‘GES has no intention to make Arabic compulsory’

The Management of the Ghana Education Service (GES) has stated that it has no intention of making Arabic a compulsory subject in the country.

It has, therefore, called on the general public to disregard some publications making rounds that the service was working towards the ‘Islamisation of Ghana’.

A statement signed and issued in Accra yesterday by the Public Relations Officer (PRO), Mrs Cassandra Twum Ampofo, said the attention of the service had been drawn to news story on various news portals about what the writer referred to as ‘Islamisation of Ghana’.

Among the issues raised by the author it said was the issue of introduction of Arabic as a compulsory subject in schools.

The statement said it must be put on record that the first phase of the curriculum review focused on that of kindergarten and primary schools, that was KG1 to P6.

It explained that the subjects to be studied in the literacy component of the primary school curriculum were English Language, Ghanaian Language(s) and French at the Upper Primary level.

“This thus debunks the allegation that Arabic will be taught at the primary school level. As a matter of fact none of the 152,000 kindergarten and primary school teachers who took part in the recent nationwide orientation on the new standards-based curriculum received training in Arabic,” it emphasised.

The statement further explained that though the Junior High School (JHS) curriculum was yet to be reviewed, there were plans to develop a curriculum for Arabic at the JHS level.

This it said was as a result of the present global status of Arabic as a modern foreign language, adding that, “It must be noted that currently, Arabic is offered in some schools in the Islamic Education Unit”.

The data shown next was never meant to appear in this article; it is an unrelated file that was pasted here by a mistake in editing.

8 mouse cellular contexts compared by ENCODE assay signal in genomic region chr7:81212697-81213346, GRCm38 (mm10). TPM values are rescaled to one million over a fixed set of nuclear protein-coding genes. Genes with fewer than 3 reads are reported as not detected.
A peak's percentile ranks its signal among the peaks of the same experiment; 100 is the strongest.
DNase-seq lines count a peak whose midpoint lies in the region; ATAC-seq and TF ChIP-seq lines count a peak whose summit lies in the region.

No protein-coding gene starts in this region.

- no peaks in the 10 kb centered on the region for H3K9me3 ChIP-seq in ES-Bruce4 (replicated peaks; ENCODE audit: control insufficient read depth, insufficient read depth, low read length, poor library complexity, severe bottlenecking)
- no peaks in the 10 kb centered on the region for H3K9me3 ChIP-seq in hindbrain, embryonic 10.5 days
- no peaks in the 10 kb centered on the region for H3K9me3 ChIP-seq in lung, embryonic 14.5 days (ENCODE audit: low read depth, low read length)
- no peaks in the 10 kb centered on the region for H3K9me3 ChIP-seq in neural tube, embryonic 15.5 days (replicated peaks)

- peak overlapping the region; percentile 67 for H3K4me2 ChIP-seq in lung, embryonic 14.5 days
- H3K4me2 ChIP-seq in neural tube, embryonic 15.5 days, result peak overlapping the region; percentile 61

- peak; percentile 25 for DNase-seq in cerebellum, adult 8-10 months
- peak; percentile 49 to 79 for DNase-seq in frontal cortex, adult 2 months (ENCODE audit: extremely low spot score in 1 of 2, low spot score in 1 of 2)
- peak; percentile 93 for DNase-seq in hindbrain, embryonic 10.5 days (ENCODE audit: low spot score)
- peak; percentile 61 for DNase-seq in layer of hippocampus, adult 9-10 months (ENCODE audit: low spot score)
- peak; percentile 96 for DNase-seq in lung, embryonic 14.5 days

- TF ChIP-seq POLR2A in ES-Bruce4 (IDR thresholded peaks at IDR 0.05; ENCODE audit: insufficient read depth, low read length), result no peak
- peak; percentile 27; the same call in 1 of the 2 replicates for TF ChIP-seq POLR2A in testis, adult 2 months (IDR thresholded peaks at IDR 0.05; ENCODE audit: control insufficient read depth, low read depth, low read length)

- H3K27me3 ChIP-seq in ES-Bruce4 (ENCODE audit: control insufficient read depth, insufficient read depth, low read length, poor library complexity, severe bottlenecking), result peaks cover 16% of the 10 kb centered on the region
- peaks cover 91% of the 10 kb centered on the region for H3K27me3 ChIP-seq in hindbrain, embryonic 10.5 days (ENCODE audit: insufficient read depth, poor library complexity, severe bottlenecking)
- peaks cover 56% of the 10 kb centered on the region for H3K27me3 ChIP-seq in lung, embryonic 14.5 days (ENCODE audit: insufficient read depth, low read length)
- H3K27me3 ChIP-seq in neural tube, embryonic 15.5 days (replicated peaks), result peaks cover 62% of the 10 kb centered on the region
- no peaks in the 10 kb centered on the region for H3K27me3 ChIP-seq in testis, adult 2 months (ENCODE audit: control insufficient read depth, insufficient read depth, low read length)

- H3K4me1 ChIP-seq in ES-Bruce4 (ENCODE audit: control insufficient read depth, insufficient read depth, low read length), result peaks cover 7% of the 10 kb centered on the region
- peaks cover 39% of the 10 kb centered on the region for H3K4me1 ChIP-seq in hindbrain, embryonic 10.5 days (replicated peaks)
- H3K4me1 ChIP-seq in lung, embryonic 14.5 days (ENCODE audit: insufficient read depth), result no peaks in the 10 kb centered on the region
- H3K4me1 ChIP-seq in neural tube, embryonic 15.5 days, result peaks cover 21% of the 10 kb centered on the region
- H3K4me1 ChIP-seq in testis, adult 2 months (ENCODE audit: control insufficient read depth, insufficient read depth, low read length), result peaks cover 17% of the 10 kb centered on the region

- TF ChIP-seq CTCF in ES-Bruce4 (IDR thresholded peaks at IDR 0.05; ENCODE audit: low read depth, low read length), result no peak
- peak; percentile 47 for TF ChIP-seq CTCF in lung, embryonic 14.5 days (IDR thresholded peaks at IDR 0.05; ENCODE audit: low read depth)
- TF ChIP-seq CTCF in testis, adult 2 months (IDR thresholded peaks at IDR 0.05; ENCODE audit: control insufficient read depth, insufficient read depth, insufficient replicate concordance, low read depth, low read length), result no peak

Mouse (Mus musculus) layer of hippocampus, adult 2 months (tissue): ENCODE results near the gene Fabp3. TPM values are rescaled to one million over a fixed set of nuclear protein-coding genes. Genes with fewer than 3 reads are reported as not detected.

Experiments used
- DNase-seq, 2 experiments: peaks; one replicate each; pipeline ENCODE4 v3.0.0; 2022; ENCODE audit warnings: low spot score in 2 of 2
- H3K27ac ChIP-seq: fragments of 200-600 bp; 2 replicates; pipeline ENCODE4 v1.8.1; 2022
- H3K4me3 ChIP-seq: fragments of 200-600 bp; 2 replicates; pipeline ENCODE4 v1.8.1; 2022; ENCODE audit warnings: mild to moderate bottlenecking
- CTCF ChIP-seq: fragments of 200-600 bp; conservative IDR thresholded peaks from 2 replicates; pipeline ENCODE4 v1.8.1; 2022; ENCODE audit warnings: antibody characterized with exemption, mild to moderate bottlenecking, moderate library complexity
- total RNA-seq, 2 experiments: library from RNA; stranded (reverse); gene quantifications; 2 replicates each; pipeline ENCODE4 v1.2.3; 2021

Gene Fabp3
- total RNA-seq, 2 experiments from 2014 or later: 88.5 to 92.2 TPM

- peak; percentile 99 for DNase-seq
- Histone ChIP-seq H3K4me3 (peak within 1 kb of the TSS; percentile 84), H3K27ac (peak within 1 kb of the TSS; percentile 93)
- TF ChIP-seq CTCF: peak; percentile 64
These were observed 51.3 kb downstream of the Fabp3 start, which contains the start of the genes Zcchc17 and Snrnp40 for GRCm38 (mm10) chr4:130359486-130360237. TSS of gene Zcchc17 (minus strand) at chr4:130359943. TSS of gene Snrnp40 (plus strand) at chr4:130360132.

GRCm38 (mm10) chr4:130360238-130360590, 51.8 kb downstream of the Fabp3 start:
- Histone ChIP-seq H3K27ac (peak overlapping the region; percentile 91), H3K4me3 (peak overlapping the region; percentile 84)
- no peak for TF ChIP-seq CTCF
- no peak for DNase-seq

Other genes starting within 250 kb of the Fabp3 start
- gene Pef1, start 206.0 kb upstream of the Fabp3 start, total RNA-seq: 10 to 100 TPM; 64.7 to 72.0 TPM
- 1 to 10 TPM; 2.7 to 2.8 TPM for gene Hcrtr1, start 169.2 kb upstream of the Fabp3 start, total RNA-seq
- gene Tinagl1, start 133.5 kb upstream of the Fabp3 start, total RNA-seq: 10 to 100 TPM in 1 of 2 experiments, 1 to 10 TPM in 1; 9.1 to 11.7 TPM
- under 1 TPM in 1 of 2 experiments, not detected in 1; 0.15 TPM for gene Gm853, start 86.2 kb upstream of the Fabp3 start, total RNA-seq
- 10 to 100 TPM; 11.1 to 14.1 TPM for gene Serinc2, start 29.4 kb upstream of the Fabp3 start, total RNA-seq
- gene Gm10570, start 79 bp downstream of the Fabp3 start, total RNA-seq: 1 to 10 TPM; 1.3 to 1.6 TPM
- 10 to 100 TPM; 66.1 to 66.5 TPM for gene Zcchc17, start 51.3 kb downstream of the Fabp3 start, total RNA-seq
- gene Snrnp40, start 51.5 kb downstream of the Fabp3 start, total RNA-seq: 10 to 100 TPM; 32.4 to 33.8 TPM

However, the absence of an official curriculum in Arabic had culminated in situations whereby different schools resort to their own arrangements and materials to teach the subject.

It said the GES and the National Council for Curriculum Assessment (NaCCA) deemed it necessary to provide schools that were currently offering Arabic and those that wished to do so with a curriculum.

“This will ensure the harmonisation of the study of Arabic in all such schools. However, as is currently with the study of French at the JHS level, it will not be a compulsory subject for any school or group of persons for that matter,” it added.

The statement said the decision to teach Arabic or not would be based on the decision of the individual school as well as the availability of an Arabic teacher.

Meanwhile the service has announced that it would start with the recruitment of qualified trained teachers for the 2019/2020 academic year.

As part of the requisition for recruitment, candidates who wish to be recruited should have completed the final year College of Education examination, completed the mandatory National Service and must have passed the Teacher Licensure Examination.

The applicant must be prepared to work at wherever the service may post him or her.

By Times Reporter

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